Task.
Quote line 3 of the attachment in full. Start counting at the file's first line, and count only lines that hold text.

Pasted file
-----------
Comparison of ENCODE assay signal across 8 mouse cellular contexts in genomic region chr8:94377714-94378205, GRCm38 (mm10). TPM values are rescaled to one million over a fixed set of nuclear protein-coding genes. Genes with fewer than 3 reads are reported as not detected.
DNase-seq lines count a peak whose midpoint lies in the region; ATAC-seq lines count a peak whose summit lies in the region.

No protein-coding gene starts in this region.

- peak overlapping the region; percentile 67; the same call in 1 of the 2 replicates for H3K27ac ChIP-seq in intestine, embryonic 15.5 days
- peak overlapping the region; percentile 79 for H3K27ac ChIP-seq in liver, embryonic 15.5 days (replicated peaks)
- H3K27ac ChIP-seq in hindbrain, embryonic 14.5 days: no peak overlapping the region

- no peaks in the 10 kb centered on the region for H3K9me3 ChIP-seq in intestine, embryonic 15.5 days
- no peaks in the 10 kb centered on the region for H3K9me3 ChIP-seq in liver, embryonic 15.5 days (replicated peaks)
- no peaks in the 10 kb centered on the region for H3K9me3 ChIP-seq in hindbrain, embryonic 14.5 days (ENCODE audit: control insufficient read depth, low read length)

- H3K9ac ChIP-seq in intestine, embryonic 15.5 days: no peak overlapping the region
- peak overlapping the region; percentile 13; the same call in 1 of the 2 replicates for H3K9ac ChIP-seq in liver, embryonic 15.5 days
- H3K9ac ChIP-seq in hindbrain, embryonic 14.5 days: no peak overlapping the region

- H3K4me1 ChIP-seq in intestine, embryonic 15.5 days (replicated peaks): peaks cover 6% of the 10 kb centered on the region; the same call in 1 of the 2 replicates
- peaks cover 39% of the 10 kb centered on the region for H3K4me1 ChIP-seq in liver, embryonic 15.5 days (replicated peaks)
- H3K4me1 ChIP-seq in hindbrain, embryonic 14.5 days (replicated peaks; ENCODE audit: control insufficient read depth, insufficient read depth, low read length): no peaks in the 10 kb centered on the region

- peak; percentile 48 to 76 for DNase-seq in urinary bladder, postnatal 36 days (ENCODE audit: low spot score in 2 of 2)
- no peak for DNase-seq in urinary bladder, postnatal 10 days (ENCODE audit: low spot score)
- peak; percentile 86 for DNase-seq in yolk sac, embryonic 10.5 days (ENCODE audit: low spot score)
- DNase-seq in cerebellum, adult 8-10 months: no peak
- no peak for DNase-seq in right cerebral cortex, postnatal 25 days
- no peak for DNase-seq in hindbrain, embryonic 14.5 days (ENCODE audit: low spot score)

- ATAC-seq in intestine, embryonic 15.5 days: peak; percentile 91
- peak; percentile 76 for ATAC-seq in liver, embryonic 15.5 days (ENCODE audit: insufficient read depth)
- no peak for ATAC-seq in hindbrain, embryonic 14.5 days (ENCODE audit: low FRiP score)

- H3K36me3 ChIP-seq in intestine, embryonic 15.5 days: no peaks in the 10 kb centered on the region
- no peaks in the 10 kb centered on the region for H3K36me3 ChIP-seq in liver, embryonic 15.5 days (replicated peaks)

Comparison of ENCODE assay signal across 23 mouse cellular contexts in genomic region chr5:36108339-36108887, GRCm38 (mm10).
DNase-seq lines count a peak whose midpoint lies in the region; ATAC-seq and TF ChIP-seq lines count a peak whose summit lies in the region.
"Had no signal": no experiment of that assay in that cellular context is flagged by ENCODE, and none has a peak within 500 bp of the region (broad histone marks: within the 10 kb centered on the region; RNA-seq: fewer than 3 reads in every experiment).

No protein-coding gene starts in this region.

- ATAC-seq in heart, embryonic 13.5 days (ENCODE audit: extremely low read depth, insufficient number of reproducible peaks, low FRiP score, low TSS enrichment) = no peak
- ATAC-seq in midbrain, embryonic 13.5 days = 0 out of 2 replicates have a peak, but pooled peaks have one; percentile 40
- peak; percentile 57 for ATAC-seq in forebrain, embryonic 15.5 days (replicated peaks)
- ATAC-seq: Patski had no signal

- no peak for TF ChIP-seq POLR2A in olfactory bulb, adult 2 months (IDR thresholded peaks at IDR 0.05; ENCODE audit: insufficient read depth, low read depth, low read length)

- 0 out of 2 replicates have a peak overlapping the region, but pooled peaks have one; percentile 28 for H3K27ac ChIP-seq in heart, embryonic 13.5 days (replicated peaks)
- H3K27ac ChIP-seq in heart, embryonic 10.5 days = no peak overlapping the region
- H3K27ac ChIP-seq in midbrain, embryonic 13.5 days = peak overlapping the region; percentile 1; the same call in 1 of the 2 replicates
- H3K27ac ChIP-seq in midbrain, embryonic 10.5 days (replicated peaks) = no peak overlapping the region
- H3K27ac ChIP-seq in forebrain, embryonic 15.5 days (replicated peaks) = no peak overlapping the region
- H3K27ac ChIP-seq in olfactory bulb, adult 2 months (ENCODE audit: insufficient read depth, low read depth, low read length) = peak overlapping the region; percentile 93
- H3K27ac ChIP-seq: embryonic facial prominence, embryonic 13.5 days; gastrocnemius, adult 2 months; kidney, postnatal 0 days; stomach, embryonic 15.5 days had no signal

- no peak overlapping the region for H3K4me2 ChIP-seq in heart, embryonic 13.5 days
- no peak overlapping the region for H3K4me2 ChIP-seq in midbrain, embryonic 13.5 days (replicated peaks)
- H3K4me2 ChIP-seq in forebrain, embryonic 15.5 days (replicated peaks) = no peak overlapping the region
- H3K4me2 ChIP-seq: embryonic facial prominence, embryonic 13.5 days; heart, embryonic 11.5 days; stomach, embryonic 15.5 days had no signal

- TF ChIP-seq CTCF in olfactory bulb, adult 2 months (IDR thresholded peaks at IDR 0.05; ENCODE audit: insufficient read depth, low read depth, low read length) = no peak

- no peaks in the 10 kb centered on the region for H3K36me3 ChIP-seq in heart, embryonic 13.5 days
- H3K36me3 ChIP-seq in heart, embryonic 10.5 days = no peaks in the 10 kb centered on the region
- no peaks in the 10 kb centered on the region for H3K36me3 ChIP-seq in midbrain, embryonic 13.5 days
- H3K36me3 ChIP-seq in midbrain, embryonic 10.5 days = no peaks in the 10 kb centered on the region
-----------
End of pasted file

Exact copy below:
No protein-coding gene starts in this region.